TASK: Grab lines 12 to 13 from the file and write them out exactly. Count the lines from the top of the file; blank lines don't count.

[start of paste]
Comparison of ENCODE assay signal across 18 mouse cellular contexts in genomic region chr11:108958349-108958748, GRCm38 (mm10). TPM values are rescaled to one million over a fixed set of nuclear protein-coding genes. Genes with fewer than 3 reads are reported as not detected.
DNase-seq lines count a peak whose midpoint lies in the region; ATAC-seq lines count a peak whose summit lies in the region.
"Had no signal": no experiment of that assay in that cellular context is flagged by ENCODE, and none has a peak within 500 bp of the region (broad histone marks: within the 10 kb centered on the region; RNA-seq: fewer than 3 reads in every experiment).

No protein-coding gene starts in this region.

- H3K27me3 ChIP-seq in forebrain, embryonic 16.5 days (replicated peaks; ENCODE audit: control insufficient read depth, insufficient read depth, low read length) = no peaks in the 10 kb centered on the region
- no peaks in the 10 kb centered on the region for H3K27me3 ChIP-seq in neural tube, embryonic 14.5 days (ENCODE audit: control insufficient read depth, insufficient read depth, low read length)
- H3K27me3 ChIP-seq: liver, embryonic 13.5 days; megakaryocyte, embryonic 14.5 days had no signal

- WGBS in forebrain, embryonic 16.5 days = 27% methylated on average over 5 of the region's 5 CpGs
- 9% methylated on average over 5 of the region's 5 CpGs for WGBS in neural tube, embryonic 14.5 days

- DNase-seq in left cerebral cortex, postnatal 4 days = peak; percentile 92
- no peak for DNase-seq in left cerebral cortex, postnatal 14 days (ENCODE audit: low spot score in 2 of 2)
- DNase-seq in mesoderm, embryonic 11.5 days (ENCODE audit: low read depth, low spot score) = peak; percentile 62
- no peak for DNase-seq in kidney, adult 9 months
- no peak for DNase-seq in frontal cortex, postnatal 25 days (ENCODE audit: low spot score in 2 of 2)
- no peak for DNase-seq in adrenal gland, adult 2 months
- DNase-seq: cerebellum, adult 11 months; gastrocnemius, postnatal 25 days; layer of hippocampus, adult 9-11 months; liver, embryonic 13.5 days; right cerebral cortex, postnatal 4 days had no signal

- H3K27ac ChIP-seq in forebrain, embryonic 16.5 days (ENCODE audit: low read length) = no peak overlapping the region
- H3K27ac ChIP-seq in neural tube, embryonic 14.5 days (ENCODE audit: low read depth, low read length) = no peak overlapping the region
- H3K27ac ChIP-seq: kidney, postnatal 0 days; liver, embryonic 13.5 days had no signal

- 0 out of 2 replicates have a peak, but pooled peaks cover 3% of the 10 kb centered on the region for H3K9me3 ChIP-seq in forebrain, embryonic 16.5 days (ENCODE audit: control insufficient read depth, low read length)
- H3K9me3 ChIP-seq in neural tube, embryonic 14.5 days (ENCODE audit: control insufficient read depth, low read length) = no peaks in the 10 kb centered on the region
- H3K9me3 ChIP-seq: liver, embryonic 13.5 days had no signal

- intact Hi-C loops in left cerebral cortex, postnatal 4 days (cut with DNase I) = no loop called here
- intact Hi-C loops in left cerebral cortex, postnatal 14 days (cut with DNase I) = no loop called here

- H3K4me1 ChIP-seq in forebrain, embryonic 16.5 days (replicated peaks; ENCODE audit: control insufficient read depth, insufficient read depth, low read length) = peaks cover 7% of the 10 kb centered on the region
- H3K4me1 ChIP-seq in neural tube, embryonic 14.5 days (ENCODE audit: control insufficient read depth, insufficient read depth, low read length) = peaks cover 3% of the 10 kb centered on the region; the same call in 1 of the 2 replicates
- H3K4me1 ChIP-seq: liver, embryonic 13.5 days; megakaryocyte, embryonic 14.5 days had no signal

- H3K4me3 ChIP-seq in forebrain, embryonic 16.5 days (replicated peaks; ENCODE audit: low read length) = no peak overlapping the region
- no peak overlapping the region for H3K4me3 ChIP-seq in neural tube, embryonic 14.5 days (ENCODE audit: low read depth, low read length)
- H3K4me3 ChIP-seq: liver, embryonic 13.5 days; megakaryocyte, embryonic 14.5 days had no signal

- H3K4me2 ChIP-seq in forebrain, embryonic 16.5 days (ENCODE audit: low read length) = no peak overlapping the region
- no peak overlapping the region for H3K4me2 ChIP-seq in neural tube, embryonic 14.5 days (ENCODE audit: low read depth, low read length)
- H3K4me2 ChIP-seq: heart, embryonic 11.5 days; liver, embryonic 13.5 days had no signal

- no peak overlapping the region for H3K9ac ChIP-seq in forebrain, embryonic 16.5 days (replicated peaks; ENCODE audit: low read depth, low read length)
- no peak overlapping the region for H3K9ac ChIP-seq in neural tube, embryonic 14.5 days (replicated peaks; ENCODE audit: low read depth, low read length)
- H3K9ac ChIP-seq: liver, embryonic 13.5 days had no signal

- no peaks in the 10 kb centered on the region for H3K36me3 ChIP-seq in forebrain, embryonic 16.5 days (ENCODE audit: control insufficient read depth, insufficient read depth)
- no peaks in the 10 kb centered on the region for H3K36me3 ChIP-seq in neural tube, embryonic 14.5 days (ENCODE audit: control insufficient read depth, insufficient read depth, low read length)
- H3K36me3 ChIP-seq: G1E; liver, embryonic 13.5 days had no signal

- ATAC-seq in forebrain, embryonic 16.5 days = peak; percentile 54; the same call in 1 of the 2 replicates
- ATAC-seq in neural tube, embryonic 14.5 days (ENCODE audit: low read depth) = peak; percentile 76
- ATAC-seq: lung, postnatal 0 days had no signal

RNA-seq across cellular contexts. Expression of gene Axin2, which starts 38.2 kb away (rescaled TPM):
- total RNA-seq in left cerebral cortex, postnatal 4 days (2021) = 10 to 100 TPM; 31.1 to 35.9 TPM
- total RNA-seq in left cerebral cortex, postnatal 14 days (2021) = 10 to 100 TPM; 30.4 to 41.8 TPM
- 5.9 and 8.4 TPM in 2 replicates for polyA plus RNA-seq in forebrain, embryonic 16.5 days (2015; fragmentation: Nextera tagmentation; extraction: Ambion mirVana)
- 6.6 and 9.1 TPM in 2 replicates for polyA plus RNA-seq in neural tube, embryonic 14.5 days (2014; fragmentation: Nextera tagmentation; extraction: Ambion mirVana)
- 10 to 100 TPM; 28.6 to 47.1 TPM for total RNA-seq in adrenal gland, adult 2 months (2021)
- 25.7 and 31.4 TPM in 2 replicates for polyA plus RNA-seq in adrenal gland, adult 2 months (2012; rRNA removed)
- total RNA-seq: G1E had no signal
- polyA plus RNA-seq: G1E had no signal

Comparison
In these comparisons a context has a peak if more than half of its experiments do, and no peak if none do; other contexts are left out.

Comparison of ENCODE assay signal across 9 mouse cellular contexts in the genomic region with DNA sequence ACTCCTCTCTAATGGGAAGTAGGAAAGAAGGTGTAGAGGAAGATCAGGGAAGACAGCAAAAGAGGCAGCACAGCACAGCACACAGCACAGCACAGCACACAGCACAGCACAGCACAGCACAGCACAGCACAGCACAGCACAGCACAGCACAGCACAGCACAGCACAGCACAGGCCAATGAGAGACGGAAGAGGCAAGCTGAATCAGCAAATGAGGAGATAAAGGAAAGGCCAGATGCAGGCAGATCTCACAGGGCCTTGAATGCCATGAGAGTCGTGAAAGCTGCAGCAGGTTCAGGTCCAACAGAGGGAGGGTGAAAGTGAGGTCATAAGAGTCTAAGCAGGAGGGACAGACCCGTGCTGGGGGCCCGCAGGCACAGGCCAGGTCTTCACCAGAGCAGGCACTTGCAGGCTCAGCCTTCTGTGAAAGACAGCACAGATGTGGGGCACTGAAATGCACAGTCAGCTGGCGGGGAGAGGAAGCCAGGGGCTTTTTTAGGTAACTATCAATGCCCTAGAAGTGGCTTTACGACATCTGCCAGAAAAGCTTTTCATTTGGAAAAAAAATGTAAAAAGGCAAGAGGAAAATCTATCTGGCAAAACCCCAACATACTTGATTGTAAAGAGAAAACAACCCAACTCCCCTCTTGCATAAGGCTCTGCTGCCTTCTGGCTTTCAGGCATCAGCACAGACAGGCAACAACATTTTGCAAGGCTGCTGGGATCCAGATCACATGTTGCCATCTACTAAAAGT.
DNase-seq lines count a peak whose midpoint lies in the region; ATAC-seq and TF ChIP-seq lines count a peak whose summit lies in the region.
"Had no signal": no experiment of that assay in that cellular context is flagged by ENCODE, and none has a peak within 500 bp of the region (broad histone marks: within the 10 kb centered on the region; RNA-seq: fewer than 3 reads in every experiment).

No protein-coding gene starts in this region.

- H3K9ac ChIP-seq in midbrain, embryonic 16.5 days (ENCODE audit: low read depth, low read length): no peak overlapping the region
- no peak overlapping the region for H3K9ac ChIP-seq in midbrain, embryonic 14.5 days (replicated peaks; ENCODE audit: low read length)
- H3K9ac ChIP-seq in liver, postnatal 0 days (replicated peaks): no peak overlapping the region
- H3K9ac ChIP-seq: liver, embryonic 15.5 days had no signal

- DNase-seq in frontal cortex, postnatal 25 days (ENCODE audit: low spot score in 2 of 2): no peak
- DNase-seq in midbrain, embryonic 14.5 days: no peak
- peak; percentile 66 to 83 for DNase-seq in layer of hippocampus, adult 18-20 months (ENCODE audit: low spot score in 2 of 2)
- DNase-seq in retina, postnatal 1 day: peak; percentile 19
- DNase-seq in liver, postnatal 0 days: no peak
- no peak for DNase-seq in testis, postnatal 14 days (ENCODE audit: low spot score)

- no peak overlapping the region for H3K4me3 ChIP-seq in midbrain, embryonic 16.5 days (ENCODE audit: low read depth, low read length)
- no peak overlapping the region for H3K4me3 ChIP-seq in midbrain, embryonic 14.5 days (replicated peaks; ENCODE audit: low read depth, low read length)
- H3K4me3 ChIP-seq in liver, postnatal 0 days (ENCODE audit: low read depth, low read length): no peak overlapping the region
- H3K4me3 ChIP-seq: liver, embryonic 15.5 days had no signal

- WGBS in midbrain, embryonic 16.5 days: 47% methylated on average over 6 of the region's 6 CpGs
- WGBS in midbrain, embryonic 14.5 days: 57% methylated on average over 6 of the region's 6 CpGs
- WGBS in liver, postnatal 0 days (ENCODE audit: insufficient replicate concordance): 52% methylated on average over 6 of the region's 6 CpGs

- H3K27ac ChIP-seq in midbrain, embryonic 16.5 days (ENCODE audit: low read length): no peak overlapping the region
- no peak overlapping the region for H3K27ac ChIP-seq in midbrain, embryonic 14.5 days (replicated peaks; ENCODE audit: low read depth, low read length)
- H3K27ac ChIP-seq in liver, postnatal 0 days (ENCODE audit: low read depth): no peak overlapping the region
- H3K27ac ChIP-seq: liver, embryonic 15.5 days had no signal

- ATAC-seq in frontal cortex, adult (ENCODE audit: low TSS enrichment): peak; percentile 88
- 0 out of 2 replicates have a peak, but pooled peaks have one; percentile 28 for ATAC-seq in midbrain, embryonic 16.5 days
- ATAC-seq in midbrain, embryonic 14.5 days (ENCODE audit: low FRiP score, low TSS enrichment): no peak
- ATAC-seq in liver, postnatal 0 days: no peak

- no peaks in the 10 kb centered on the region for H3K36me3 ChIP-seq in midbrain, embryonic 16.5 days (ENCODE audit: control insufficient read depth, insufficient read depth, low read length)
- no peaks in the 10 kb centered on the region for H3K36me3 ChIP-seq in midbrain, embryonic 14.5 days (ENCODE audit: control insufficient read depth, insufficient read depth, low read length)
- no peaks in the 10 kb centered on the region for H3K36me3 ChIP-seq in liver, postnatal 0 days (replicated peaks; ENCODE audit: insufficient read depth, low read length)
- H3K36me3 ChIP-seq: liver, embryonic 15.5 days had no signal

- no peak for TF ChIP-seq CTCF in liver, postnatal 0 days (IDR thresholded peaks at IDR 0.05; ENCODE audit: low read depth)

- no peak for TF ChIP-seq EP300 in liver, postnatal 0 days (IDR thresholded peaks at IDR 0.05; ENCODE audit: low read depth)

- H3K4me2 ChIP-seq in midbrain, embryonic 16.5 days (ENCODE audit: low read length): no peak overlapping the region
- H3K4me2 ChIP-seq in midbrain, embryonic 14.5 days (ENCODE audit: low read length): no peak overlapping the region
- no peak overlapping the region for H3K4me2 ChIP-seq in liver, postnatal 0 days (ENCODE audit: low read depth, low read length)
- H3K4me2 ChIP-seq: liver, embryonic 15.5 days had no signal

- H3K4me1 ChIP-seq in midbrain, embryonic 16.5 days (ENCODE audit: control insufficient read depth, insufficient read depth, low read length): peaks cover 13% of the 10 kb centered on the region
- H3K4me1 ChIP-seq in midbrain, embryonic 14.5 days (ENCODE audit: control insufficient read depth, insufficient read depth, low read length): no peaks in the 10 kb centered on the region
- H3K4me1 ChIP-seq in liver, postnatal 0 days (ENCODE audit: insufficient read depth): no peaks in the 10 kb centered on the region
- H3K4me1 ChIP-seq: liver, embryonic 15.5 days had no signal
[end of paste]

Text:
- DNase-seq in mesoderm, embryonic 11.5 days (ENCODE audit: low read depth, low spot score) = peak; percentile 62
- no peak for DNase-seq in kidney, adult 9 months